Qatar said it agreed to work on supplying Germany with liquefied natural gas as Europe’s biggest economy seeks to reduce its dependence on Russian energy.
After years of uncertainty that stymied Qatari LNG sales, German Economy Minister Robert Habeck said during talks in Doha on Sunday his government plans to fast-track the construction of two LNG import terminals, QatarEnergy said in a statement that lacked specifics.
Both countries agreed “that their respective commercial entities would re-engage and progress discussions on long term LNG supplies from Qatar to Germany,” according to the statement.
“Now it’s up to companies to sign the contracts,” Habeck said on Twitter.
Habeck’s trip — which will also see him visit the United Arab Emirates, one of the world’s biggest oil exporters — is part of efforts by major economies to secure energy after Russia’s invasion of Ukraine threw global supplies into disarray. U.K. Prime Minister Boris Johnson held talks in Saudi Arabia and UAE last week to ask them to pump more oil.
Germany gets more than half of its natural gas, half of its coal and roughly a third of its oil from Russia. In another effort to diversify, Germany and Norway are considering building a hydrogen pipeline to reduce Europe’s dependence on Russian energy.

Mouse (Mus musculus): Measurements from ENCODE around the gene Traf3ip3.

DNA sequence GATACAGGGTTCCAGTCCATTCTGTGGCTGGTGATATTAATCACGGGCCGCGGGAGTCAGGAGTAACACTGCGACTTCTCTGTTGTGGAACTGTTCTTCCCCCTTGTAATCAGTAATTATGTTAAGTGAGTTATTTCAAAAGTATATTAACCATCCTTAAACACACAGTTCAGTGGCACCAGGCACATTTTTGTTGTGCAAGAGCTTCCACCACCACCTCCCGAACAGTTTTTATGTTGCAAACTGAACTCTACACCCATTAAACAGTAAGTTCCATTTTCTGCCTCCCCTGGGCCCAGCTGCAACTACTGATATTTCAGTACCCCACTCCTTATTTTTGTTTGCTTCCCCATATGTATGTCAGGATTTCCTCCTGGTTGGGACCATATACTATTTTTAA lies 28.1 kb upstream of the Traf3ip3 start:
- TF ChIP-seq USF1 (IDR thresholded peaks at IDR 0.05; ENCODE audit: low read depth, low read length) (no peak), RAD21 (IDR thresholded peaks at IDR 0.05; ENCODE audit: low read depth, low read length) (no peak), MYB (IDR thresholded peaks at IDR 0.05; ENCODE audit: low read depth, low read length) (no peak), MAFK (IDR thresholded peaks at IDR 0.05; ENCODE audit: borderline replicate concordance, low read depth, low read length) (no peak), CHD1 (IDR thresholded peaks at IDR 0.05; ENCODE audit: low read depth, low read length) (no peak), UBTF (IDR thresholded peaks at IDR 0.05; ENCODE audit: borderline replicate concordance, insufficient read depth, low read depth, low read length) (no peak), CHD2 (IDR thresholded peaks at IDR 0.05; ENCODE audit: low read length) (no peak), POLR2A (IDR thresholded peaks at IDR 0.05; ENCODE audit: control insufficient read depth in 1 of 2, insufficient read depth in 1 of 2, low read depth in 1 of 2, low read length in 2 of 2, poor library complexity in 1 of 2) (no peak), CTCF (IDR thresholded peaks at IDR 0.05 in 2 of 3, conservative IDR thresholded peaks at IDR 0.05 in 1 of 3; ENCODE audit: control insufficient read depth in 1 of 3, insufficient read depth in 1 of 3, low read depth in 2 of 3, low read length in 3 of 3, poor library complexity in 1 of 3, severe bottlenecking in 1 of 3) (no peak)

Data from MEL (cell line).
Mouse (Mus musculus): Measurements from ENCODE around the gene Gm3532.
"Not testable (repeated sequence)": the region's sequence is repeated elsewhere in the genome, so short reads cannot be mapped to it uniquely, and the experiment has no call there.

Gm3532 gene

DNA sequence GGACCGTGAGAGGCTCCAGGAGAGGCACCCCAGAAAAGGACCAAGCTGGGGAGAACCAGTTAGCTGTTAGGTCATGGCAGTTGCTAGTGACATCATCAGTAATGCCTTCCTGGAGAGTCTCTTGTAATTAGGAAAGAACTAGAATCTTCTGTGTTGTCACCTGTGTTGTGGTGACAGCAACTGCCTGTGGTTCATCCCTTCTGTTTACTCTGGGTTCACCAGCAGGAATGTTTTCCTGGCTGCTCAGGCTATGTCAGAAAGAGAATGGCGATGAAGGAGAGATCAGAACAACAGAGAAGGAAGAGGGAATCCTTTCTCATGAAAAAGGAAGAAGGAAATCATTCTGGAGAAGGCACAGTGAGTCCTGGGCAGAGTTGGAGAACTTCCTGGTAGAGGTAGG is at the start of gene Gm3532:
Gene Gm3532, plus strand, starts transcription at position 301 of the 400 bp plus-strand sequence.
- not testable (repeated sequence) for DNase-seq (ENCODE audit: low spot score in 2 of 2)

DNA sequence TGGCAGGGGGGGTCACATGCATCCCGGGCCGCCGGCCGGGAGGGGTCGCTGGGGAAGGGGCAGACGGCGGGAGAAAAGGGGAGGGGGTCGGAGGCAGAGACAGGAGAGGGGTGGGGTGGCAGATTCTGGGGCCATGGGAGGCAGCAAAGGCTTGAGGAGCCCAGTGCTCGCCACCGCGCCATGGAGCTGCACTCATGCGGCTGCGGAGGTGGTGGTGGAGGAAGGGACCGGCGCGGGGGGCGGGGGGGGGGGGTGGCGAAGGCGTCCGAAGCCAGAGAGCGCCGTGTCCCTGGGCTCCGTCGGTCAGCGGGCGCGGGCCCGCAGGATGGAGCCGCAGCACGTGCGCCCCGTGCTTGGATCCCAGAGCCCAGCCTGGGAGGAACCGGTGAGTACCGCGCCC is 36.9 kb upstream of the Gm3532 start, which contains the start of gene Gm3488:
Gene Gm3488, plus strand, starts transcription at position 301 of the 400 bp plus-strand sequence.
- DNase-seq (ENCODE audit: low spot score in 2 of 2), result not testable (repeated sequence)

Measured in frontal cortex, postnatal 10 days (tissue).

Germany’s challenge is finding short-term alternatives to Russian gas this year, a bottleneck Habeck acknowledged before his trip. The country doesn’t have any LNG import terminals of its own after years of debating whether they’re necessary.
While Qatar was the world’s biggest LNG producer last year, its officials had previously said it couldn’t help much because most of its gas is sold under long-term supply contracts to Asia. Only 10% to 15% of Qatari LNG can be diverted at short notice. The rest would need the permission of contracted buyers to be sent to Europe.
Qatar is spending almost $30 billion to increase its output capacity by 50%, but the project isn’t expected to yield its first gas until the end of 2025.
The U.S. was Europe’s biggest source of LNG in 2021, accounting for 26% of imports by European Union countries and the U.K., followed by Qatar with 24% and Russia with 20%, according to the U.S. Energy Information Administration.
“Qatar is in the process of increasing its gas extraction and we need more gas in the short term to replace Russian supplies,” Habeck said in his Twitter video. “That is what I discussed with the Emir and the energy minister.”
Warum diese Reise jetzt? Bundesminister Habeck äußert sich zu seinem Besuch in Katar. pic.twitter.com/inXhkz6d0U
— Bundesministerium für Wirtschaft und Klimaschutz (@BMWK) March 20, 2022